|Federal protection sought for delta smelt
Dwindling numbers prompt scientists' push for action
By JULIANA BARBASSA
FRESNO - A tiny, nearly see-through fish once common in the waters feeding the San Francisco Bay should be listed as endangered immediately to protect it from extinction, environmentalists told the federal government Wednesday.
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The number of delta smelt has declined precipitously in the past decade, down to 2.4percent of the population found in 1993, when the species was listed as threatened, according to scientists with Natural Resources Defense Council, the Bay Institute and the Center for Biological Diversity.
If the delta smelt doesn't get additional protection under the federal Endangered Species Act, it could disappear within a few years, according to the request filed with the U.S. Fish and Wildlife Service.
Officials with the Sacramento office of the federal agency said they'll need some time to fully review the 42-page petition but promised to consider it.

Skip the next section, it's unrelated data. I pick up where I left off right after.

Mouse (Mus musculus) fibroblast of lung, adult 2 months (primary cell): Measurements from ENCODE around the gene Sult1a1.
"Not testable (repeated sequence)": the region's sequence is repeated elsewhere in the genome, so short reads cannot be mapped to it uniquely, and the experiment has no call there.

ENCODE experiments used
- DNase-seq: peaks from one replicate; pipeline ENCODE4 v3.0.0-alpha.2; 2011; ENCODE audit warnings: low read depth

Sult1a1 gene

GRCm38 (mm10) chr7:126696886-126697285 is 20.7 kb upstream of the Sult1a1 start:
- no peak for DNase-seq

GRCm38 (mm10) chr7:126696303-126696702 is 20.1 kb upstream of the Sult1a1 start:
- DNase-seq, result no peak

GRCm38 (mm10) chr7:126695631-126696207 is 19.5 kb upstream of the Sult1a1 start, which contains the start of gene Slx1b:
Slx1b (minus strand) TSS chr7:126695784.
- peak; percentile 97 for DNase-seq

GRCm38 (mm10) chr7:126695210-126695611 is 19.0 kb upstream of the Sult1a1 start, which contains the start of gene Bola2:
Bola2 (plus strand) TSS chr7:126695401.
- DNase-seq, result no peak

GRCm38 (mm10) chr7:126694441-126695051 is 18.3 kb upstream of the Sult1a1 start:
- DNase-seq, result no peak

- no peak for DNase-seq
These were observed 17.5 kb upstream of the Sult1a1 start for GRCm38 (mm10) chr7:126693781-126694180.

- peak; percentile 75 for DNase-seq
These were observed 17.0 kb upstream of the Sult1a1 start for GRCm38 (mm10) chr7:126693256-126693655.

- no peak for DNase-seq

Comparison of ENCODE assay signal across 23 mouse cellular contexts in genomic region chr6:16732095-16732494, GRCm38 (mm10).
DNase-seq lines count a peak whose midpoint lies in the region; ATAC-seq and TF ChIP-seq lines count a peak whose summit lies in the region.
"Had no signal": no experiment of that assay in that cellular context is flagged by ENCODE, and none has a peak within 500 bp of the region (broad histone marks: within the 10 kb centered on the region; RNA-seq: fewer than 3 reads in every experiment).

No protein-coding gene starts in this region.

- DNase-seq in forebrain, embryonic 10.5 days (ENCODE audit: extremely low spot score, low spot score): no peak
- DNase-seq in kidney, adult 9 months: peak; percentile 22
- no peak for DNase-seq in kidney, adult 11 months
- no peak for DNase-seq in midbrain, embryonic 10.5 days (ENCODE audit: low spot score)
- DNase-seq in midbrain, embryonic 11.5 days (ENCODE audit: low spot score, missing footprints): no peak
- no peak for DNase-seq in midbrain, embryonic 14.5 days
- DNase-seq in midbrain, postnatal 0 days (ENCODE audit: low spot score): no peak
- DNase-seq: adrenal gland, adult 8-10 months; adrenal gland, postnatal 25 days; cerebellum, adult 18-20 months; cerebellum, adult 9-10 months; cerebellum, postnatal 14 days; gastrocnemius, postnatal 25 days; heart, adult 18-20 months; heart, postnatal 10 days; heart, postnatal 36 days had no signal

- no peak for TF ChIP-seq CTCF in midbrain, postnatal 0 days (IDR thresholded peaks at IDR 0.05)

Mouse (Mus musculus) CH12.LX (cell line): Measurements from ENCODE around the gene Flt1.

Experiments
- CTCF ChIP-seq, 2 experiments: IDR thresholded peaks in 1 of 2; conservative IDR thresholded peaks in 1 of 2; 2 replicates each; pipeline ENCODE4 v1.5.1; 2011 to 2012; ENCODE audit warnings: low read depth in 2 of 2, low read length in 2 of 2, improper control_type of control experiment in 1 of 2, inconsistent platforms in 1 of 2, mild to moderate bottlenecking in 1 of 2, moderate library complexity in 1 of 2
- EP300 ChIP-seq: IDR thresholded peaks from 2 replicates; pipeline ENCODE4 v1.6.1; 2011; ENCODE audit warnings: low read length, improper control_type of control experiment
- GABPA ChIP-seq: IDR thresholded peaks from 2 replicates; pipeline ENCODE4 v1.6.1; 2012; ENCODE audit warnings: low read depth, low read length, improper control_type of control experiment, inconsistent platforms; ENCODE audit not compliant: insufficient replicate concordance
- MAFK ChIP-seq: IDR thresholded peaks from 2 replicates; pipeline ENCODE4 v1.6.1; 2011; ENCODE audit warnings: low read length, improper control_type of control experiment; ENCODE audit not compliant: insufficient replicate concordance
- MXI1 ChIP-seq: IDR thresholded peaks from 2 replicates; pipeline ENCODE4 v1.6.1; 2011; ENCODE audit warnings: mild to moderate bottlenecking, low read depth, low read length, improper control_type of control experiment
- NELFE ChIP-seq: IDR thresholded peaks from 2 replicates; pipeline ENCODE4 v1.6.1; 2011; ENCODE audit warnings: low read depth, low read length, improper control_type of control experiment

"The Service is determined to take the actions necessary to save and restore the smelt, and that is where we are focusing our energies," said Al Donner, spokesman with the Fish and Wildlife Service.
The agency is beginning a review of their recovery plan for the delta smelt, and would re-evaluate the fish's status as part of that process, Donner said.
The fish is considered an indicator of ecological well-being of the San Joaquin-Sacramento River delta and the bay. Other species, including the striped bass, other types of smelt and sturgeon, also have dwindled significantly, scientists said.
"This is a potent indicator that ecological conditions in the San Francisco Bay estuary are severely impaired," said Tina Swanson, senior scientist with the Bay Institute.
It's not only fish that depend on the delta, where salty water from the Pacific meet the snowmelt flowing down from the Sierra Nevada.
Its meandering canals are the heart of northern California's water system.
Giant pumps run by state and federal agencies send delta water to as many as 23million users, from the irrigated farm fields in the Central Valley to homes as far south as Los Angeles.
Part of the threat facing the smelt is competition from so many other sources.
The pull of the pumps is so strong it can suck in young smelt, confuse migrating fish like salmon as they try to move between rivers and the ocean and degrade the quality of water left behind, scientists have said.